There’s one Blockbuster video store left in the world – Laura Waddell

'Netflix and chill' has nothing on the courting ritual involved in choosing a video rental in Blockbusters (Ron Heflin/AP)
'Netflix and chill' has nothing on the courting ritual involved in choosing a video rental in Blockbusters (Ron Heflin/AP)
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The rarest of its kind, there is only one Blockbuster video store left on earth. After a contender for that title shut up shop in Australia recently, the last standing is in Oregon, USA.

By virtue of clinging on solo, it has become a museum to the chain’s considerable past glories. In its prime, Blockbuster was the largest video rental business, even passing up the chance to purchase an early mail order model of Netflix, but ultimately struggled when consumer attention shifted to digital and debts became insurmountable. On Youtube, there are clips of urban explorers probing vacant retail units still lingering in struggling strip malls. Total extinction can’t be far off.

When I think about Blockbuster, I think about different stages of my life in which I’ve browsed the shelves of VHS tapes, and later, DVDs. As a child, grabbing at dreamy Disney or lurid Hanna Barbara titles: Pink Panther, Top Cat, the Flintstones. Perhaps we should have heeded the warnings of technological sparsity in The Jetsons. Later, on dates, searching for indie comedies. ‘Netflix and chill’ has nothing on the courting ritual of taking turns to choose a video rental.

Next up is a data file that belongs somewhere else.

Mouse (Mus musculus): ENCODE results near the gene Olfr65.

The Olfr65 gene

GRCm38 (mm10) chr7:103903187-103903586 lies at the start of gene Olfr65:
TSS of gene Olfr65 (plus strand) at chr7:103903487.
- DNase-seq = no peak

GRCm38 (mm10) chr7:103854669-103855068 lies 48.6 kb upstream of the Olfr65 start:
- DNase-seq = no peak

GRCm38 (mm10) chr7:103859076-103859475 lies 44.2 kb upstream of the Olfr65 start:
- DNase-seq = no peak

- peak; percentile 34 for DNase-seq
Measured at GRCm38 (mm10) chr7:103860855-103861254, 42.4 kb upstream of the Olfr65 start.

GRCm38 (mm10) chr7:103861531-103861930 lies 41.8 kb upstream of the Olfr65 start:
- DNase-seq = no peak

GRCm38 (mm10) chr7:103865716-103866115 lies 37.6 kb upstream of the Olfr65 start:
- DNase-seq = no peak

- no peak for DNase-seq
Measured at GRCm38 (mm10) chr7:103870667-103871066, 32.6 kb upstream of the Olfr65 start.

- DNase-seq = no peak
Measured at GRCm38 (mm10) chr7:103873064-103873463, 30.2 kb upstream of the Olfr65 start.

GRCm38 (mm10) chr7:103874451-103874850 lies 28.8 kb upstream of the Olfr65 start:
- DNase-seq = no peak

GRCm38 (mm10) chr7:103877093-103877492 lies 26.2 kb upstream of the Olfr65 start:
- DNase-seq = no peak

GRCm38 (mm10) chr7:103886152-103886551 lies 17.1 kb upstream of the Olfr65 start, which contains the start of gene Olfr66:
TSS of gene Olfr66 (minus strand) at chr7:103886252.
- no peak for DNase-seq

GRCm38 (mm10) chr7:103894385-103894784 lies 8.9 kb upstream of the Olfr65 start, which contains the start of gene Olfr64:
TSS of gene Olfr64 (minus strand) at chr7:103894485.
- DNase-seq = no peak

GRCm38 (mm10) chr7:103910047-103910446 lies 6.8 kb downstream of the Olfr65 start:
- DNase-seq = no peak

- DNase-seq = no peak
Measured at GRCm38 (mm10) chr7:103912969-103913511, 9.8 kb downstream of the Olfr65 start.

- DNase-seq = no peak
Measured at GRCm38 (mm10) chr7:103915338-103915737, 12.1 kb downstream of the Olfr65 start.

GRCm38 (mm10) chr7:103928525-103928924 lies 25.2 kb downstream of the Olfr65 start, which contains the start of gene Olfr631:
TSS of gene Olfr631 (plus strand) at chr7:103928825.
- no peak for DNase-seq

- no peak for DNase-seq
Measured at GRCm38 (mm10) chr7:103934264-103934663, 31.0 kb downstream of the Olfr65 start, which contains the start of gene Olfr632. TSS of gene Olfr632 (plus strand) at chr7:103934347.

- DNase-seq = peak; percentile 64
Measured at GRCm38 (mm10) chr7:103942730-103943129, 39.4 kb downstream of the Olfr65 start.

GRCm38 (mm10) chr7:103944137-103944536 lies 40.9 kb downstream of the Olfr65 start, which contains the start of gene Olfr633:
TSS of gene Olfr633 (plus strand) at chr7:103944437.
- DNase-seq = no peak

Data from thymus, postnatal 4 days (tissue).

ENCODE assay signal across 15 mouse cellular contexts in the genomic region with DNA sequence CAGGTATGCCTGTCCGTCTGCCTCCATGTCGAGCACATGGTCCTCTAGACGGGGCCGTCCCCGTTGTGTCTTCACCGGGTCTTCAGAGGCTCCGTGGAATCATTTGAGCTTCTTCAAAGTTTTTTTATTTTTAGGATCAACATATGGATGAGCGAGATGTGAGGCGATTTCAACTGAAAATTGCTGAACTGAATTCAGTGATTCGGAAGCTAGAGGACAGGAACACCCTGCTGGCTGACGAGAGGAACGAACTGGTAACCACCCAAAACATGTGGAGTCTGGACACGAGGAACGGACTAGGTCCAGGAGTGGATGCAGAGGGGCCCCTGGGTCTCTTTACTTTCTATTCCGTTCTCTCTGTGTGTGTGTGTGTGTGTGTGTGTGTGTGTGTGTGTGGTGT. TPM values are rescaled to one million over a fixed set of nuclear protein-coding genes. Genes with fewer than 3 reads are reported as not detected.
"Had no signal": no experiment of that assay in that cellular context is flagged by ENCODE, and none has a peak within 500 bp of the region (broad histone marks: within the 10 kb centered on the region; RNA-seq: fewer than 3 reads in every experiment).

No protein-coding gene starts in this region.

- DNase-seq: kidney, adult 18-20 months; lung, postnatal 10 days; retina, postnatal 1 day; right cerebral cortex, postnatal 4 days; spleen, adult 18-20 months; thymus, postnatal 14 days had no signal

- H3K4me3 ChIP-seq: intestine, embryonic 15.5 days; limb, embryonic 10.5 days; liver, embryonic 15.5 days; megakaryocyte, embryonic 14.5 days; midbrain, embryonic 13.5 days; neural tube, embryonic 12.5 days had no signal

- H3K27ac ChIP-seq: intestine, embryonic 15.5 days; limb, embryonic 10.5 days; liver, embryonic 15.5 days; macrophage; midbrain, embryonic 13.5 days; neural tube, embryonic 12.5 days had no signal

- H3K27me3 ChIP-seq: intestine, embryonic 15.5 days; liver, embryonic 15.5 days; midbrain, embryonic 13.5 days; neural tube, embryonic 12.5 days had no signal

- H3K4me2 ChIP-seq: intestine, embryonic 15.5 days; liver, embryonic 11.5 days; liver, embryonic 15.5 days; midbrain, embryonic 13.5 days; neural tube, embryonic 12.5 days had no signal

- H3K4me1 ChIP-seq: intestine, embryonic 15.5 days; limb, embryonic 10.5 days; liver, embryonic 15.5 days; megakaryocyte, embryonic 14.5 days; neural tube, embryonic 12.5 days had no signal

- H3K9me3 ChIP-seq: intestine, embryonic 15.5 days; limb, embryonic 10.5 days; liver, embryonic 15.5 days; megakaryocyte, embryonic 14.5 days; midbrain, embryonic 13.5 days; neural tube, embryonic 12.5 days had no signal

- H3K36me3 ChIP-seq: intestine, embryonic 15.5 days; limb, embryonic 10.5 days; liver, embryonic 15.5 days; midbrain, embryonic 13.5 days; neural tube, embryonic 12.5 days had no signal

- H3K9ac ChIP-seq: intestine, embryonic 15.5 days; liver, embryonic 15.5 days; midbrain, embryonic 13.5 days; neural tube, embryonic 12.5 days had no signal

I can remember the feeling of standing in front of foreign language films as a student, looking for something to illuminate my drab rented room, and living vicariously through the sights and sounds of other worlds before pressing eject and taking the disc back in time to avoid late fees.

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Being a child in the 90s has left me with nostalgia for many plastic objects. Rummaging through cornflakes for choking-hazard prizes, bouncy balls from machines outside newsagents and a mania for Puppy in my Pocket. Even the food I loved most had a plastic-like sheen, and probably more unnatural colourings than their modern iterations: garish orange macaroni, pink bubblegum, and strawberry laces.

Humans are a tactile species. Although it has been a long time since I’ve watched anything on VHS, I can recall perfectly the feel of one in my hands and what it sounded like to click open the box with its plastic ridge and matte, wipe-clean cover to reveal the clunky cassettes themselves. I can still feel the sensation of poking a finger through the toothed holes.

I remember so many good times spent online. Forum friendships have shaped my life. But lying with my laptop on my knees tapping a touchpad to watch a film doesn’t have the same feel.

An evocative film will stick in the mind, but I’m unlikely to remember the circumstances of watching it. Walking down the street to slip a cassette in the return box was a physical connection to my town, an act now gone from my personal map. Maybe greater convenience is at the price of making fewer tactile memories.

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